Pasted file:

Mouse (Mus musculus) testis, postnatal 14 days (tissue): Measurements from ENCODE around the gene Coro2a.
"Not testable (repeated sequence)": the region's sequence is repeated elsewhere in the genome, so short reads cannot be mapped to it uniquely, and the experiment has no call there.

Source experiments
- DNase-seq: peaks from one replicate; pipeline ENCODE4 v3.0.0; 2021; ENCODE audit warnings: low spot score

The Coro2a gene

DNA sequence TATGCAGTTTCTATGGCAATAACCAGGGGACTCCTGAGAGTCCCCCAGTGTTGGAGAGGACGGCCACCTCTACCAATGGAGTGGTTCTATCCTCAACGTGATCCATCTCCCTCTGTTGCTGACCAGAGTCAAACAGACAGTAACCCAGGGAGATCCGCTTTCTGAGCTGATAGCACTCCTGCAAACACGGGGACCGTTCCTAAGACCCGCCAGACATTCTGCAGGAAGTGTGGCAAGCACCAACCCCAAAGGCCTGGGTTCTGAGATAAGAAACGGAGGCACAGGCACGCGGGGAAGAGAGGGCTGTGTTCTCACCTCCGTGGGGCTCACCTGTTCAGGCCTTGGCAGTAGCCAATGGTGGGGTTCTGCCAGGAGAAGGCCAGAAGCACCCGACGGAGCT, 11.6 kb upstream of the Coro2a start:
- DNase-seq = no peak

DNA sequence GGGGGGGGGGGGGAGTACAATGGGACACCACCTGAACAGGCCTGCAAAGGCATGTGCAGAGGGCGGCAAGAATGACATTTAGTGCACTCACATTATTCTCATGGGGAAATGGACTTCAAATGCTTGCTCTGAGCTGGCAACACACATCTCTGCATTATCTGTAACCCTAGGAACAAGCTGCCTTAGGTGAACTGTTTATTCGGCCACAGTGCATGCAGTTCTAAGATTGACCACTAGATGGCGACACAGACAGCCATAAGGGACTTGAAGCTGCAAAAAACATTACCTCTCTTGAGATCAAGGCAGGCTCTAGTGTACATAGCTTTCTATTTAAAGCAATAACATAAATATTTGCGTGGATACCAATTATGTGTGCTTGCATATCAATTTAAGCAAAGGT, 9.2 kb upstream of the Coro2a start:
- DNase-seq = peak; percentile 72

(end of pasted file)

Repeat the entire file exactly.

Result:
Mouse (Mus musculus) testis, postnatal 14 days (tissue): Measurements from ENCODE around the gene Coro2a.
"Not testable (repeated sequence)": the region's sequence is repeated elsewhere in the genome, so short reads cannot be mapped to it uniquely, and the experiment has no call there.

Source experiments
- DNase-seq: peaks from one replicate; pipeline ENCODE4 v3.0.0; 2021; ENCODE audit warnings: low spot score

The Coro2a gene

DNA sequence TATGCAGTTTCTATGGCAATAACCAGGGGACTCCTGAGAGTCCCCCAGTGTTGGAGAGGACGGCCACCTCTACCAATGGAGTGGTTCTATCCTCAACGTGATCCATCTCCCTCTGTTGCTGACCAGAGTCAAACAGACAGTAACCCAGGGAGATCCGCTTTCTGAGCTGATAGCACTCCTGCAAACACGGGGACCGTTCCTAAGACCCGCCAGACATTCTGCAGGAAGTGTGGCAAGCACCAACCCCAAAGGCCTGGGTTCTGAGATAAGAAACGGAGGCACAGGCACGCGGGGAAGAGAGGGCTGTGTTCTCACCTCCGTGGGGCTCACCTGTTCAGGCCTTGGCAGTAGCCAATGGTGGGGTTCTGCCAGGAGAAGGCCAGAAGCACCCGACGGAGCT, 11.6 kb upstream of the Coro2a start:
- DNase-seq = no peak

DNA sequence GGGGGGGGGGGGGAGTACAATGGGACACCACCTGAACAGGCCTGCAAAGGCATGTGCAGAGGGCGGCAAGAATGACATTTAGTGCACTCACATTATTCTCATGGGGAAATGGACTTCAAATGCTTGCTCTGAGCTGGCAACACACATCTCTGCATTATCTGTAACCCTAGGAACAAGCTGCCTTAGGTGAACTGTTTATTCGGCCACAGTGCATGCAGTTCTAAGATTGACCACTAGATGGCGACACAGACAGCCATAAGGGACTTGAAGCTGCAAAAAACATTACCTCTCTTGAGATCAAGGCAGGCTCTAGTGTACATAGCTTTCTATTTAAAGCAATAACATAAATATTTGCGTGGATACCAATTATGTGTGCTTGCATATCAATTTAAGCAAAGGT, 9.2 kb upstream of the Coro2a start:
- DNase-seq = peak; percentile 72